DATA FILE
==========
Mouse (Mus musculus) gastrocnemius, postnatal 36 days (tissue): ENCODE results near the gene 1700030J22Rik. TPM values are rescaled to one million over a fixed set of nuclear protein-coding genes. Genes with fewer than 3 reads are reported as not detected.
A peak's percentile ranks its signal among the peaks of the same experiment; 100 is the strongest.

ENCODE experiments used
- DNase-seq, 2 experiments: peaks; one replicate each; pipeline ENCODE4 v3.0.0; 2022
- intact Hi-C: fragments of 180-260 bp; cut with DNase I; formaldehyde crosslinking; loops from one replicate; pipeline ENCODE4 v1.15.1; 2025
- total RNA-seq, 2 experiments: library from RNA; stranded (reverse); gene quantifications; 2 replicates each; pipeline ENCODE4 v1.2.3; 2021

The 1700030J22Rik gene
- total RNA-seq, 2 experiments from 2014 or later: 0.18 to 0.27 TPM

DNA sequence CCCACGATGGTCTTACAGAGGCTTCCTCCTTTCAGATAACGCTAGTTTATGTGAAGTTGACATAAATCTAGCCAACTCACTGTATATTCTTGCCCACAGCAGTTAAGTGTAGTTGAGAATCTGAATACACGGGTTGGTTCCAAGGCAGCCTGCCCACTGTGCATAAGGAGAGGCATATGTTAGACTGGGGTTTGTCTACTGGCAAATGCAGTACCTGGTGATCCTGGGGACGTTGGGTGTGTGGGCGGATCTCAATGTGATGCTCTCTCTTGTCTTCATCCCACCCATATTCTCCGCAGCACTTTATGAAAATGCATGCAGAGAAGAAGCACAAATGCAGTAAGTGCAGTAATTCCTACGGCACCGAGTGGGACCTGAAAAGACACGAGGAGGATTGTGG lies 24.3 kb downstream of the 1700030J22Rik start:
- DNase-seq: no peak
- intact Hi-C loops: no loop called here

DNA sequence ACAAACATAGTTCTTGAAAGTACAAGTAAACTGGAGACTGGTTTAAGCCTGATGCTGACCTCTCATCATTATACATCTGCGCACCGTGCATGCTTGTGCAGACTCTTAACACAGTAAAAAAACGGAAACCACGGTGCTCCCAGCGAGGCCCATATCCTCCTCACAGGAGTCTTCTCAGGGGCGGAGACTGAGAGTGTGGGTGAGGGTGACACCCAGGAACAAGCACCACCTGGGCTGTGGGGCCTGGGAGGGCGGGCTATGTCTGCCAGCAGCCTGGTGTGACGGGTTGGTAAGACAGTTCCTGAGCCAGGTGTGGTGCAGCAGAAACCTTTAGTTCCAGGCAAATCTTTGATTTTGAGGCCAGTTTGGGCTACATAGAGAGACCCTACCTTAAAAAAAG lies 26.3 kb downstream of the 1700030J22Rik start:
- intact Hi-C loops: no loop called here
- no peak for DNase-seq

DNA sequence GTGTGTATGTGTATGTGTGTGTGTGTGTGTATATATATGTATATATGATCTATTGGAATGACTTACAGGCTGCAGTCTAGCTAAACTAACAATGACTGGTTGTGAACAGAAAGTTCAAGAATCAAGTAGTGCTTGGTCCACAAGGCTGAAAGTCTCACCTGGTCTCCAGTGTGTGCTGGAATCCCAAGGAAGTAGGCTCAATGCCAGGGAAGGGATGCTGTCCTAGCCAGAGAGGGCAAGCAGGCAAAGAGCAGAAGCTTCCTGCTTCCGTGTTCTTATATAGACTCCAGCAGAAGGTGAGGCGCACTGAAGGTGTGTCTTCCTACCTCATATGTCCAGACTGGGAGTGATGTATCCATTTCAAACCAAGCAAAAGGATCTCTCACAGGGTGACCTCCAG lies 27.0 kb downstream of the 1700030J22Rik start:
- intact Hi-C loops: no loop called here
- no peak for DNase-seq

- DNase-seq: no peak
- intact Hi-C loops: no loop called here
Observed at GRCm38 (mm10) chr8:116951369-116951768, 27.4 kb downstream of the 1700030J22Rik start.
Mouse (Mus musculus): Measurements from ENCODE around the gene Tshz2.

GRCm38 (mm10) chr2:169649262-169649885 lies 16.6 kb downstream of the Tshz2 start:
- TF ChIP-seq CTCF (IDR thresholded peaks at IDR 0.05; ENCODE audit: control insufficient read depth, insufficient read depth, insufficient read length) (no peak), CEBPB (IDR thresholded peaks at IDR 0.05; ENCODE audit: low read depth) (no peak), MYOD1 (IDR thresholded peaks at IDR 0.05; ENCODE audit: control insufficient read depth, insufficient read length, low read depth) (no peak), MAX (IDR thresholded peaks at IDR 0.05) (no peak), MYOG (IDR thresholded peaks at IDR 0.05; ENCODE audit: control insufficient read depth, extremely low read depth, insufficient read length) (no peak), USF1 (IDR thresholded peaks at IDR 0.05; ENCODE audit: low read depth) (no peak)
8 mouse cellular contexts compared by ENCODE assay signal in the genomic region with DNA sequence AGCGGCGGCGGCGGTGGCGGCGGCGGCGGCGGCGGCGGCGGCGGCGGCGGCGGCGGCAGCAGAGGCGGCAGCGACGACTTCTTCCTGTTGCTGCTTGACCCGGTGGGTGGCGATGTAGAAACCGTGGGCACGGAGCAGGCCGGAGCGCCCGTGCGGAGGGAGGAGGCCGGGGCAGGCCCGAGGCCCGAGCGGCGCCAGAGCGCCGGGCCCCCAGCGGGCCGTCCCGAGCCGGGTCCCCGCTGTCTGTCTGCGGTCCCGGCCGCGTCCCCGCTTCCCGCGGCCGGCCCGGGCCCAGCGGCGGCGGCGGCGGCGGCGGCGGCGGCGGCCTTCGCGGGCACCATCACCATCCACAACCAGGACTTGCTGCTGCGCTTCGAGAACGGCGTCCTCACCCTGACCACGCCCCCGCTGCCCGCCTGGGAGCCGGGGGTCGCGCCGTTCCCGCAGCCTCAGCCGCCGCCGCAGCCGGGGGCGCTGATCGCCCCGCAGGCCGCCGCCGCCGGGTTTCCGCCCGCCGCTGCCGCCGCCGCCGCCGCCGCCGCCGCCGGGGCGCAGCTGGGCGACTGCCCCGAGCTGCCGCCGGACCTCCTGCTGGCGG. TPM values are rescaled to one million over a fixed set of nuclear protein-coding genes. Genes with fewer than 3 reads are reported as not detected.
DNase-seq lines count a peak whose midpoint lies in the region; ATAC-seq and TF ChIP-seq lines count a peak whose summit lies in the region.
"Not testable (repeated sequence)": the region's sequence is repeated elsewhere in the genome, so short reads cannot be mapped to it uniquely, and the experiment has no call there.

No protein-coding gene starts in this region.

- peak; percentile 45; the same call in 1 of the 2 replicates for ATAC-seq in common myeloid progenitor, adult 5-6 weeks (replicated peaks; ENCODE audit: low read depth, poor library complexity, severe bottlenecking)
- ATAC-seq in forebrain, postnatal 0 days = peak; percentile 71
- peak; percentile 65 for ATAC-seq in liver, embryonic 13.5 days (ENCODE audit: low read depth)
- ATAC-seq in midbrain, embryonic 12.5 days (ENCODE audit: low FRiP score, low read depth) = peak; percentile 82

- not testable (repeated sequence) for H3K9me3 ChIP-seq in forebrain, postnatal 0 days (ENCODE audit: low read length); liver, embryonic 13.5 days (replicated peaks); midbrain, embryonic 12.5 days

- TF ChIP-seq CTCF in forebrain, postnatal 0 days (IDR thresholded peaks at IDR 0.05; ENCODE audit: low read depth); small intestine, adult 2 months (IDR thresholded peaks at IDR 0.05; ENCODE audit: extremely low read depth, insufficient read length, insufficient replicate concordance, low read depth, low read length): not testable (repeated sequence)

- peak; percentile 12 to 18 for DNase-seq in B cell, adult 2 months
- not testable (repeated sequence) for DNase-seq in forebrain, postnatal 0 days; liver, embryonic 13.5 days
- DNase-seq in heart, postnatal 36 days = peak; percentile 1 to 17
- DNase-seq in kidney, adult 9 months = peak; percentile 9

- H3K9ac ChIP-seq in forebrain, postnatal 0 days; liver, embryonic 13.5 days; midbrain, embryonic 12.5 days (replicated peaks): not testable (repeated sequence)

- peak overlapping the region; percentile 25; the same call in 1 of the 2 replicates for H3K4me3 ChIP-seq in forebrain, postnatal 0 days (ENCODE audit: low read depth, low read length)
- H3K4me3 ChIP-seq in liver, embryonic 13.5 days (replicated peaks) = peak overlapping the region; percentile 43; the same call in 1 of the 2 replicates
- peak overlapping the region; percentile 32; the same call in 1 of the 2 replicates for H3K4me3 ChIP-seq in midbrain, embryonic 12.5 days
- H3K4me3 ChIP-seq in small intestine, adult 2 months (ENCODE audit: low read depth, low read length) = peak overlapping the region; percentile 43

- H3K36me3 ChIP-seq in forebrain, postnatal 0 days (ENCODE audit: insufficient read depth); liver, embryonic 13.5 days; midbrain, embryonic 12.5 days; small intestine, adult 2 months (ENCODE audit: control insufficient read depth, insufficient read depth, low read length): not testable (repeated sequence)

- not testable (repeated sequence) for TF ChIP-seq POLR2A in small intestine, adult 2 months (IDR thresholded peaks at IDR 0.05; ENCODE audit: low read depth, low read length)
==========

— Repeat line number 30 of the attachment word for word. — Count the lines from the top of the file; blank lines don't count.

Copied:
- peak; percentile 65 for ATAC-seq in liver, embryonic 13.5 days (ENCODE audit: low read depth)